If you develop an extremely consistent exercise habit, you’ll be surprised at how much of your metabolic rate is within your control – and how much more youthful you’ll feel!
Your metabolism can be permanently damaged.
You can greatly affect your metabolic rate by dieting and extreme weight loss, but recovery is possible, and even quite likely.
Our perception that we can completely screw up the metabolism long-term is a little off-base.
Here’s the important first question: why is metabolic rate affected in the first place?
Essentially, when you restrict calories and lose weight, your body buckles down and reduces metabolic rate in order to prevent further weight loss.
Here’s the second question: how does the body do this?
Your metabolism slows down when you lose weight, first of all, because there is simply less body to maintain. A smaller body takes less work to run. However, there is another aspect to metabolic adaptation, which is your body’s natural defense against further weight loss – when you restrict calories too much, for too long, your body will drop hormonal functions to cause you to slow down and burn less calories. You’ll feel more tired, and less jazzed about any kind of exercise, even walking.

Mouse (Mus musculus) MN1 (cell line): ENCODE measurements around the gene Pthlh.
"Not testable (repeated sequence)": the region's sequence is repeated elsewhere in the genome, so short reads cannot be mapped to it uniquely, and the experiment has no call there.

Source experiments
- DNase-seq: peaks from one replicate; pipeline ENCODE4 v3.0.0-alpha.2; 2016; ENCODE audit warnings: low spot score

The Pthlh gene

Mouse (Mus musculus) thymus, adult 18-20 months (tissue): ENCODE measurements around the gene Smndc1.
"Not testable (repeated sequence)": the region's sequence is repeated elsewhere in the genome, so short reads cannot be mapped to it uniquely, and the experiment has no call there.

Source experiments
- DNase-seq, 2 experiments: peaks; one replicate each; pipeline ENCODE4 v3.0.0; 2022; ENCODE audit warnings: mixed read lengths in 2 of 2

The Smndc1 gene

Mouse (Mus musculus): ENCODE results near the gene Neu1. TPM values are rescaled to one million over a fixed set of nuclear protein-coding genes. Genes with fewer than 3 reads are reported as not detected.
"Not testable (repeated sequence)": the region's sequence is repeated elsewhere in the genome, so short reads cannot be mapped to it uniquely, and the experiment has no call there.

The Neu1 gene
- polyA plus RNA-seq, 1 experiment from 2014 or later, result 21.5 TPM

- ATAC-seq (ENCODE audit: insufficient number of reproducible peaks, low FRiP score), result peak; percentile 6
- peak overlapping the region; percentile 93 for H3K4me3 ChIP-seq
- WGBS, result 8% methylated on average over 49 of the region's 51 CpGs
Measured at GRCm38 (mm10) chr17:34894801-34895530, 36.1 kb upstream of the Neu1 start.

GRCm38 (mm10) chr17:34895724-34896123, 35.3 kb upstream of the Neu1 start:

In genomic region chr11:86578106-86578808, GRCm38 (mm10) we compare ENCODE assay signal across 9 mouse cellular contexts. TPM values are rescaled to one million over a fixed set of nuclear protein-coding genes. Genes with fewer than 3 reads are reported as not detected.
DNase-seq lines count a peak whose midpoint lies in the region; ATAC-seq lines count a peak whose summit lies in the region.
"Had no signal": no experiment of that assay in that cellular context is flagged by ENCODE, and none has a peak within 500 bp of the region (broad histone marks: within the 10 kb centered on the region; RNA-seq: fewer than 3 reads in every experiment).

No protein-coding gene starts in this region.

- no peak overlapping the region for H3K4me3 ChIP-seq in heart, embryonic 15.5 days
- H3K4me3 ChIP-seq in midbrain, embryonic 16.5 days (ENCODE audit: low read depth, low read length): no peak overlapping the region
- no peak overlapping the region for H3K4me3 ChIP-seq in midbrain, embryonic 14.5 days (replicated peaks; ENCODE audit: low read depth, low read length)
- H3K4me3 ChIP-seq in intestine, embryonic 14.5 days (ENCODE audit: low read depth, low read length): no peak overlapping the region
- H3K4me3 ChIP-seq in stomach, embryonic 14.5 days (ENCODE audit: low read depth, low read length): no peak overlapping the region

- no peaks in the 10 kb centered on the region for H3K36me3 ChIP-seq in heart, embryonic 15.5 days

In other words, your metabolic rate slows down more than would be justified by the weight loss alone. This is metabolic adaptation. This can make it harder to lose weight over time. If your diet change (and your exercise change) is too extreme, your body will interpret it as stress, ramp up cortisol, suppress your thyroid (among other hormones), and decrease your energy.
But the important thing to remember is that this only happens if you diet and exercise too hard, and even if you do, it’s reversible.